Behavioral Targeting: Fad or Essential?

Is behavioral targeting in danger of becoming just this season’s must-have item because of overexposure, under-education, and unrealistic expectations? Not to trivialize a remarkably powerful marketing approach that serves the needs of both consumers and marketers, but the recent explosion of offerings and discussion surrounding behavioral marketing have drawn in users who expect miracles from what should be one tactical element in a fully formed plan. Behavioral targeting isn’t a strategy by itself. That little black dress may be wonderful for the right occasion, but it doesn’t constitute a wardrobe. You’ll be disappointed if you expect it to serve all needs.

E-mail was the media darling for awhile. E-mail companies were hot, and offerings bred like bunnies. Then spam came along. With unwise, ill-informed, and unrealistic expectations, e-mail took a hit and our infatuation turned to search. Did e-mail go away? No, but it retracted considerably and changed. Investors were hurt. Consumers got angry. (Note: anyone else sensing a huge resurgence in acquisition e-mail offerings just around the corner?)

Search has staying power, but it’s dominated by a few huge players smart enough to continuously evolve. The same offerings are never really the same. Some marketers, particularly direct marketers, tend to overinvest in search because they see quantifiable results. We like to fund what we can quantify. When mainstream analytics grow up and smart marketers can effectively assign conversion credit along the consumer pathway, not just the last stop, they may be forced to reevaluate. But search has been the must-have item for years now. Marketers are longing for another focus.

Behavioral marketing is sexy. It’s logical. It’s easy to sell up the ladder, and it has wonderful street cred. Marketers are buzzing about the results they’re seeing, and case studies are bountiful. Every recent industry event has had some focus on behavioral, and every major publisher, and most of the minor ones, have responded with a behavioral offering to keep up with growing demand.

Behavioral targeting isn’t a service offering, but an approach that can be expressed in many venues (think sites, portals, or networks) and in many different ways (think retargeting, channel targeting, plus many others). Behavioral targeting’s basic premise is to read consumer cues to provide more relevant messaging. That those cues are present in surfing behaviors gives online marketers the opportunity to more quickly and finely detail the work marketers have always done.

Marketers have always tried to predict consumer response to commercial messages. Ads are crafted and tested, but the promise of dramatically reducing ad waste by delivering ads to only those populations that have exhibited desired behaviors has driven interest into frenzy. Frenzy isn’t good. Frenzy eats up inventory, drives up prices, and produces a flood of providers who rush product to market before it’s ready. It creates an atmosphere in which buyers throw money at sellers without appropriate due diligence and level setting. It creates confusion as a myriad of sellers try to differentiate themselves with names and programs that obfuscate rather than educate. It overexposes a potentially sensitive audience to desensitize them, just the opposite of our intentions. It doesn’t allow the time for the market to mature and respond.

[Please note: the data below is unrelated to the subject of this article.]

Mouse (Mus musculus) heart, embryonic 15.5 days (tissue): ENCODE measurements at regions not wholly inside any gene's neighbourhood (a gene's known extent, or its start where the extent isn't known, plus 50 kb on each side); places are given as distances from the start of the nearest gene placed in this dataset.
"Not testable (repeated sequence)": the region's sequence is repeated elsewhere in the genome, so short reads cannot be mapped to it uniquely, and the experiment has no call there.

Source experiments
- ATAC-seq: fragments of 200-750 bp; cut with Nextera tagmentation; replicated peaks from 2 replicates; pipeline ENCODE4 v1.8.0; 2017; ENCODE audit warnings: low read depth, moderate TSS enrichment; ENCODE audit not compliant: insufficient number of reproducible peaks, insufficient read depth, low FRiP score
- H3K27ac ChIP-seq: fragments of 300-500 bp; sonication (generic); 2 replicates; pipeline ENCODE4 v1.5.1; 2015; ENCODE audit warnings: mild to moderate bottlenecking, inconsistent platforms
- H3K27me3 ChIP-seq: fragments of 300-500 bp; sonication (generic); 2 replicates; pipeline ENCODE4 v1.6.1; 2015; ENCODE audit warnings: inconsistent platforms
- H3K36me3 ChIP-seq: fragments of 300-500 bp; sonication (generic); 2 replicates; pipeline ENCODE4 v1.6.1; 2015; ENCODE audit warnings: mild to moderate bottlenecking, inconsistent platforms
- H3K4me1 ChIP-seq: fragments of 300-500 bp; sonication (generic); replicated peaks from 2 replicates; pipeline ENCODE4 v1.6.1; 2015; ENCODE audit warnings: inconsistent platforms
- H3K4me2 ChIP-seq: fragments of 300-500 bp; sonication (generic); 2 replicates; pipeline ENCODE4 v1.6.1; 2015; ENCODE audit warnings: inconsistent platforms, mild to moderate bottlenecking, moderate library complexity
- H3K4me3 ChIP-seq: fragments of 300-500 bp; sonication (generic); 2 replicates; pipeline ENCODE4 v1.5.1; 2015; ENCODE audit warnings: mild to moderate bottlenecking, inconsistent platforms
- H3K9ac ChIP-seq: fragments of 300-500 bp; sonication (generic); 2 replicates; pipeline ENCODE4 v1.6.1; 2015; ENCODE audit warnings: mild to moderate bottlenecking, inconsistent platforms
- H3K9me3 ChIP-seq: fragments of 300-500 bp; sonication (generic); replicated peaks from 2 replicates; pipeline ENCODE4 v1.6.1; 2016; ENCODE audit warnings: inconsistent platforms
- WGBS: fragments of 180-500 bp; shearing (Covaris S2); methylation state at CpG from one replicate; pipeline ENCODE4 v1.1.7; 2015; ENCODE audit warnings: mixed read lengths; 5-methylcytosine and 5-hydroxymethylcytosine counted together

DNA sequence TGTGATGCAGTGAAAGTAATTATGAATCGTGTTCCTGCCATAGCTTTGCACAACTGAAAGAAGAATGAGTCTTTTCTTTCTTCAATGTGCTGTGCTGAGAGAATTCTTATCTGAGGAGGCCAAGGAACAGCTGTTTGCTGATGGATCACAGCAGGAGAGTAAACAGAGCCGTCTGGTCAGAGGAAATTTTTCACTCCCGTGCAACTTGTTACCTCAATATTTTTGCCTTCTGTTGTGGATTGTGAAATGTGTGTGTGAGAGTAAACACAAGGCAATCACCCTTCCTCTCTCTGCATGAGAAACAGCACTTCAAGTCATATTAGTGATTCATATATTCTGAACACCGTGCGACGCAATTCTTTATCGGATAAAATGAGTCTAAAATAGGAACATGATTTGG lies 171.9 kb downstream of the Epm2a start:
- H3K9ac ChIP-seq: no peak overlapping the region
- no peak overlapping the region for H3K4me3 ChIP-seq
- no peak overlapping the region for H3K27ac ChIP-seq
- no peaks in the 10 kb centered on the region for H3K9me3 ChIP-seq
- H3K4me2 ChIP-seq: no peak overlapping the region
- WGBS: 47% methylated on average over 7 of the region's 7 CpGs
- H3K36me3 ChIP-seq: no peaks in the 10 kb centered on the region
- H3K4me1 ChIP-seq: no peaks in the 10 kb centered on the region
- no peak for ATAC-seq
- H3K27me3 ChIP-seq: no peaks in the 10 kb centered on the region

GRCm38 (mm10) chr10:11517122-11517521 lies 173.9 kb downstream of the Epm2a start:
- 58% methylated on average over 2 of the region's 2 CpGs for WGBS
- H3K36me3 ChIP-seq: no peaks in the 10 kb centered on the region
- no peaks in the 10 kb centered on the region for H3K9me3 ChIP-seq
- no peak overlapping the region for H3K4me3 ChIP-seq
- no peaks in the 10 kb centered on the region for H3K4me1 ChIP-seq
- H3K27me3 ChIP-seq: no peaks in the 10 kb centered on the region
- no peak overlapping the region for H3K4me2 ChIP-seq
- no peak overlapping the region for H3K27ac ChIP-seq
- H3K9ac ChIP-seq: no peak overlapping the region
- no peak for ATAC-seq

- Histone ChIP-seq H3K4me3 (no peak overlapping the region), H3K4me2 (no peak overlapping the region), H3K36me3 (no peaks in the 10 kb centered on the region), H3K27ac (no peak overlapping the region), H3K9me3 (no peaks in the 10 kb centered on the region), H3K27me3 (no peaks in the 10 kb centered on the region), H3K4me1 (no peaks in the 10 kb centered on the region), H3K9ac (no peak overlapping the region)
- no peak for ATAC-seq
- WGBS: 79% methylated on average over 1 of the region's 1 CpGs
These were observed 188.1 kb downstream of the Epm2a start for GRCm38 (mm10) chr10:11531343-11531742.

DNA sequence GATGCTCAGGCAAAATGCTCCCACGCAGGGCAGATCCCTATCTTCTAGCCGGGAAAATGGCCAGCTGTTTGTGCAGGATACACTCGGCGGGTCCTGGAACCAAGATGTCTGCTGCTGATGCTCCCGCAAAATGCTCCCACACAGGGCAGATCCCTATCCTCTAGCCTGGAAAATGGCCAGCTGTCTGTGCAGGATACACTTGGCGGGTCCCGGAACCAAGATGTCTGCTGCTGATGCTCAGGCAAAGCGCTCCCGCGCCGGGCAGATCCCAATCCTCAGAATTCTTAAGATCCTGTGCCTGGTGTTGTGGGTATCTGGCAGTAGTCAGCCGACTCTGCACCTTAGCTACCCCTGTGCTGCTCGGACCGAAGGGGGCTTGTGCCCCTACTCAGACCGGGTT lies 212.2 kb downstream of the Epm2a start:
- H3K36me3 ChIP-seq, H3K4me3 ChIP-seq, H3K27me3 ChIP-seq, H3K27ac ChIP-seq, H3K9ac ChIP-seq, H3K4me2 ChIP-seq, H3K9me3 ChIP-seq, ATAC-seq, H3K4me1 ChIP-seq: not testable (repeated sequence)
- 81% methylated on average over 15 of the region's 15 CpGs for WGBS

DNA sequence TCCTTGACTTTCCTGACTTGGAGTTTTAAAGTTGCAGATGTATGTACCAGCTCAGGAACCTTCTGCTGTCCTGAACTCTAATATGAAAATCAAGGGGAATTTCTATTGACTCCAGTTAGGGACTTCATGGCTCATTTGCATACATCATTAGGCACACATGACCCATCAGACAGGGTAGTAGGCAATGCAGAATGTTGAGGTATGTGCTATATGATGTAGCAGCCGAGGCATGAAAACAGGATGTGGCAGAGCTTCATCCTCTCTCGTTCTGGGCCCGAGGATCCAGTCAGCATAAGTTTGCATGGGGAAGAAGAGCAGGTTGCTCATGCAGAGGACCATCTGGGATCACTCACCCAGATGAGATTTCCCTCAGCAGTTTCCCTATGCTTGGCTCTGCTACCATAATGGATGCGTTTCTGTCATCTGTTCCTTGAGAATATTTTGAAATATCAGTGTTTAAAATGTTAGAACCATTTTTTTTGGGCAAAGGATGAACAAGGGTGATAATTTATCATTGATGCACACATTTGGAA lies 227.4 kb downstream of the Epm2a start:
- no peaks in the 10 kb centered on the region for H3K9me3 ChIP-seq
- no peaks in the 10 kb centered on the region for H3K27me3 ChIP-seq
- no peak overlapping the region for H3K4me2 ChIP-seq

Is behavioral targeting in danger of becoming a fad?

Not likely.

Whole industries are springing up around behavioral offerings. For the most part, these aren’t upstart, me-too, no-name companies. They’re respected Internet elder statesmen that have invested heavily in building and promoting behavioral offerings. The language and approach are seeping into other, non-media focused areas. Most notably, we’re making strong, logical connections to search behaviors.

What could hurt the future of behavioral targeting and its long-term staying power?

  • A cavalier attitude toward the consumer. Privacy concerns are real and must be addressed.
  • Technology gone awry, including an overdependence on technology to fill the marketing intelligence gaps. It’s a tool, not an answer.
  • The tendency to use behavioral isolated from other marketing tactics. Effective behavioral marketing requires integration with other areas. This could damage its credibility with marketers with one-trick plans and unrealistic expectations.
  • A glut of suppliers and duplicated inventory sources that aren’t disclosed.
  • Damaged credibility stemming from vendors who can’t or don’t deliver. Bad stories circulate twice as quickly as good ones. In the gold rush that’s behavioral targeting right now, there are sure to be some less scrupulous or less adept players. Our collective reputation is at stake.

In an industry that changes so quickly, it’s natural and expected that new options will capture attention. Some of these options will become accessories to try for a season then give away. Some will become staples we rely on and reach for all the time. By all measures, behavioral targeting appears to be a solid staple, like that little black dress. If we understand it doesn’t work on every occasion, treat it well, and take care of it, it should serve us well for a long time.

Related reading